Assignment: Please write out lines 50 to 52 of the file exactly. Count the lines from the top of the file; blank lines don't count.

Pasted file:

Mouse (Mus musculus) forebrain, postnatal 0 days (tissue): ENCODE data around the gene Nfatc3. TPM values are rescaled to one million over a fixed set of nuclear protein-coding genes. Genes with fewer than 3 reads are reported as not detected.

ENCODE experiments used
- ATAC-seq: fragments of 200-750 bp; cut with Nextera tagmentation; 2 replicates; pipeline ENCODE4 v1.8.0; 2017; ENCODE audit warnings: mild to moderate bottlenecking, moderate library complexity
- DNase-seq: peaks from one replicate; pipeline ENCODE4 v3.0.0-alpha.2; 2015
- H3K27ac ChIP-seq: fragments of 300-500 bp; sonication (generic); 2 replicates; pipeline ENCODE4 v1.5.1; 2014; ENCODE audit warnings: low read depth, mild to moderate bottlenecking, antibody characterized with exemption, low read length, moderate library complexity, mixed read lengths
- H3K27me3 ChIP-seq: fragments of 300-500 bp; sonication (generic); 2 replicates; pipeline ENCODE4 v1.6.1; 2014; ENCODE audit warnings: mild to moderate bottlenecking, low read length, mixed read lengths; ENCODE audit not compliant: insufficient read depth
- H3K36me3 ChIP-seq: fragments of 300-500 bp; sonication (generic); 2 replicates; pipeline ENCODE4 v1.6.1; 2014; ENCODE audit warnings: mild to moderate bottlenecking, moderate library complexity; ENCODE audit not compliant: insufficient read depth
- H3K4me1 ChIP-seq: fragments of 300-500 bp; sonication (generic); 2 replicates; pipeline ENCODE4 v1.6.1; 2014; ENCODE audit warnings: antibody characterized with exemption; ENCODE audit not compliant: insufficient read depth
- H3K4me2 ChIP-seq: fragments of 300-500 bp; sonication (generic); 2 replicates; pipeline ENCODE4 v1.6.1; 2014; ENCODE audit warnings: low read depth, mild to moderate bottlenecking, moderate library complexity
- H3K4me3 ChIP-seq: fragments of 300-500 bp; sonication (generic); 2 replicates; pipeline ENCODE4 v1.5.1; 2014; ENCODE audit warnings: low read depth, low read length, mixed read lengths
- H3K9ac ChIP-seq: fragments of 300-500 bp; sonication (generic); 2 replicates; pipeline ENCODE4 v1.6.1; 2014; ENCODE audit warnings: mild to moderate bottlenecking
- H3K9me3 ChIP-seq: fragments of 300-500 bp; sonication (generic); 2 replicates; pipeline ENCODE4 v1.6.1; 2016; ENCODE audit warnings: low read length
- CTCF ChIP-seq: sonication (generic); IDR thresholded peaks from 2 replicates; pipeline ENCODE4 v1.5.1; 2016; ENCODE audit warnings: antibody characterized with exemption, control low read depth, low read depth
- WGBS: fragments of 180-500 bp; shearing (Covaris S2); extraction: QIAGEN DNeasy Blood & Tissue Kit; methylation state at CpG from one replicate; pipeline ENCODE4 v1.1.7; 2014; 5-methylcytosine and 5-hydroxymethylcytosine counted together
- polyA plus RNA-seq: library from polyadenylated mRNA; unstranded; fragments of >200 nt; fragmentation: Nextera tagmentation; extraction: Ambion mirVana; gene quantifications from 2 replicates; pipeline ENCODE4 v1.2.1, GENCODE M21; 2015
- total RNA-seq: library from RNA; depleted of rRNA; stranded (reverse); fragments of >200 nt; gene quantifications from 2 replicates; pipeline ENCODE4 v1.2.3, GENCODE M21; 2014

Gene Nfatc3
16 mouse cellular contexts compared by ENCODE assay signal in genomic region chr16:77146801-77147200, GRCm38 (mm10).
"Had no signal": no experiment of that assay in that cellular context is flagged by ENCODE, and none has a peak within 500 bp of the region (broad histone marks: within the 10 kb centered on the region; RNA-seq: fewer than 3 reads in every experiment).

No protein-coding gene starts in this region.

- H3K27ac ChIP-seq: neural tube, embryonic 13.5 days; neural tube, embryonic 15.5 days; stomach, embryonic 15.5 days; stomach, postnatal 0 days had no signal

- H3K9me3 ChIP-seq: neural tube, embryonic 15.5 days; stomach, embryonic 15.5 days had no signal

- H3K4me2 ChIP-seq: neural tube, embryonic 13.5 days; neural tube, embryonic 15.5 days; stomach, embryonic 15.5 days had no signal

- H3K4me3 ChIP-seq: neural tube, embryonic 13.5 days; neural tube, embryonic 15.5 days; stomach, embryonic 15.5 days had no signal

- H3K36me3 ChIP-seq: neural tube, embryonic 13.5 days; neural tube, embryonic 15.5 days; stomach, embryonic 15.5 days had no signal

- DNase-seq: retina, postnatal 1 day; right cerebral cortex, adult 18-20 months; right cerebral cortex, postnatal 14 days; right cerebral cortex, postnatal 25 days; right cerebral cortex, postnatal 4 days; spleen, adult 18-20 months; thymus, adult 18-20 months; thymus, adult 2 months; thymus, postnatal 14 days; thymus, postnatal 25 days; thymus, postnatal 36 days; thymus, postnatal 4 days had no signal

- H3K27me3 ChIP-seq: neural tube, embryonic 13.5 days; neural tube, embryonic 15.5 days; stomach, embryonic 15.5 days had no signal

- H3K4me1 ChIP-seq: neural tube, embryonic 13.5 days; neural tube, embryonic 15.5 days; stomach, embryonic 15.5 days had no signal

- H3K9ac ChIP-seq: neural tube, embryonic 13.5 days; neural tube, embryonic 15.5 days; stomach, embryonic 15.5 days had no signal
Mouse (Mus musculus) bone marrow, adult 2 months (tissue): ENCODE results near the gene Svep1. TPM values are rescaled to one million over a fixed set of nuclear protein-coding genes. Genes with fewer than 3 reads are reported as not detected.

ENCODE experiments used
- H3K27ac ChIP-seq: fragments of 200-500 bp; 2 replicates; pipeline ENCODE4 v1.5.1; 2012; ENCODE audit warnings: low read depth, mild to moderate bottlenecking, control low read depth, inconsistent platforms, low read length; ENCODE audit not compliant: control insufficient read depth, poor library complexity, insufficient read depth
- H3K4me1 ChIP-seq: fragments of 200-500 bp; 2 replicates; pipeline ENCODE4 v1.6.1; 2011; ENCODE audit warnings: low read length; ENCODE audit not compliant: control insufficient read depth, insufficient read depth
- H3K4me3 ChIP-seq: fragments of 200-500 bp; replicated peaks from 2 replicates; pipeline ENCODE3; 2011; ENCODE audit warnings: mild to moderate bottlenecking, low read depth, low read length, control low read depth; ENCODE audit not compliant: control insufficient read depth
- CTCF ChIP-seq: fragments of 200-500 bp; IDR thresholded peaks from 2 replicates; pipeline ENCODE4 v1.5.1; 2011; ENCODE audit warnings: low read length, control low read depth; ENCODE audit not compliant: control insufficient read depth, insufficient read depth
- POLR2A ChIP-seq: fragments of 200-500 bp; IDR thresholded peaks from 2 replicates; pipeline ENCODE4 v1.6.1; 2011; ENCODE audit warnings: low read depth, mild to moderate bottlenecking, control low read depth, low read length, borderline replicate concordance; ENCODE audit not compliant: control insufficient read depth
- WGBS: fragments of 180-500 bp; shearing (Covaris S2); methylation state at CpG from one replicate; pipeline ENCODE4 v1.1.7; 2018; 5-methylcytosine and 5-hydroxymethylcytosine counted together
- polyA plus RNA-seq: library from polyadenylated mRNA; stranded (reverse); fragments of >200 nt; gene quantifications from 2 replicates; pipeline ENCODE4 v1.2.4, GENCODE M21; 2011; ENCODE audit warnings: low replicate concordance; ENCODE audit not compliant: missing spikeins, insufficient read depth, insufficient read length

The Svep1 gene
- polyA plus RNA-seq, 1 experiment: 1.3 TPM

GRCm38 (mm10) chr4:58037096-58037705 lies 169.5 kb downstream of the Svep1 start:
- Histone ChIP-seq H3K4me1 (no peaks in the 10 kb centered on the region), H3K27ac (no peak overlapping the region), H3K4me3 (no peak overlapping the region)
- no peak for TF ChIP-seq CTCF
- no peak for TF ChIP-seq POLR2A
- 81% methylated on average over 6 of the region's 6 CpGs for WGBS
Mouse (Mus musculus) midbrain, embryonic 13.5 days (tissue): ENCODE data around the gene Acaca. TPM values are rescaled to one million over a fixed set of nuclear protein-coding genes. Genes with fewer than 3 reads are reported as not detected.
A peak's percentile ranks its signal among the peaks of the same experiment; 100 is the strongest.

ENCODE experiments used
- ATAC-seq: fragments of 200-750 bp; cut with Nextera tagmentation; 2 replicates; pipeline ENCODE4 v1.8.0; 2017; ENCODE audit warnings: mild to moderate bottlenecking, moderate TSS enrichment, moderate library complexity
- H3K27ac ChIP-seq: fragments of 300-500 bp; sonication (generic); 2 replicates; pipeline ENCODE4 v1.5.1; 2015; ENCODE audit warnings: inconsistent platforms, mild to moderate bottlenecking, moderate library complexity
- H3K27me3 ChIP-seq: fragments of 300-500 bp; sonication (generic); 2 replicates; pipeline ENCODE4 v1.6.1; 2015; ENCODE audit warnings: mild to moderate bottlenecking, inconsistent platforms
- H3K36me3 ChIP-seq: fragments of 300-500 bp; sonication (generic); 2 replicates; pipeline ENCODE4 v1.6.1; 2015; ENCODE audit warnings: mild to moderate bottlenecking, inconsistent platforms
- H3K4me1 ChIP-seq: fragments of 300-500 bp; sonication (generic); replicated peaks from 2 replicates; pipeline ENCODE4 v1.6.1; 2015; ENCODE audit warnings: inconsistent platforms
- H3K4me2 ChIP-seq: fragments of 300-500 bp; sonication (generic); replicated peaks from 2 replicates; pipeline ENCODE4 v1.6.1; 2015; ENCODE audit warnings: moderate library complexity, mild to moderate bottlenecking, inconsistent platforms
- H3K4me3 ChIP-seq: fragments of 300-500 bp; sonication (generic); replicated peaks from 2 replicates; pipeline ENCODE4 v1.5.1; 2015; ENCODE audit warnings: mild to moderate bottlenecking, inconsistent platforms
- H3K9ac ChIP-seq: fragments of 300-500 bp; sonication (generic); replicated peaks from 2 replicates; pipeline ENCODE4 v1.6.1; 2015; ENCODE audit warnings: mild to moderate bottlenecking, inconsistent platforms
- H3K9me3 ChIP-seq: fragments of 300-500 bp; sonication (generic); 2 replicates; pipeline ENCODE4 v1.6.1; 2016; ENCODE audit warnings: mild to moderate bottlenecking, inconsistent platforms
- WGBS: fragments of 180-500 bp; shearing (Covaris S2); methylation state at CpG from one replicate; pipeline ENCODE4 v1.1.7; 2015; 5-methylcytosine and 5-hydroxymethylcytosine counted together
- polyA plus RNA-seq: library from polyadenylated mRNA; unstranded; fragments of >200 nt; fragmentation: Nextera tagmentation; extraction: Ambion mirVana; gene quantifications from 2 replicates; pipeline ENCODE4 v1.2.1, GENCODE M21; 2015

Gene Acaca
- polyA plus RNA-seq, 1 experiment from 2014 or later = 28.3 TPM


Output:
- H3K27ac ChIP-seq: fragments of 300-500 bp; sonication (generic); 2 replicates; pipeline ENCODE4 v1.5.1; 2015; ENCODE audit warnings: inconsistent platforms, mild to moderate bottlenecking, moderate library complexity
- H3K27me3 ChIP-seq: fragments of 300-500 bp; sonication (generic); 2 replicates; pipeline ENCODE4 v1.6.1; 2015; ENCODE audit warnings: mild to moderate bottlenecking, inconsistent platforms
- H3K36me3 ChIP-seq: fragments of 300-500 bp; sonication (generic); 2 replicates; pipeline ENCODE4 v1.6.1; 2015; ENCODE audit warnings: mild to moderate bottlenecking, inconsistent platforms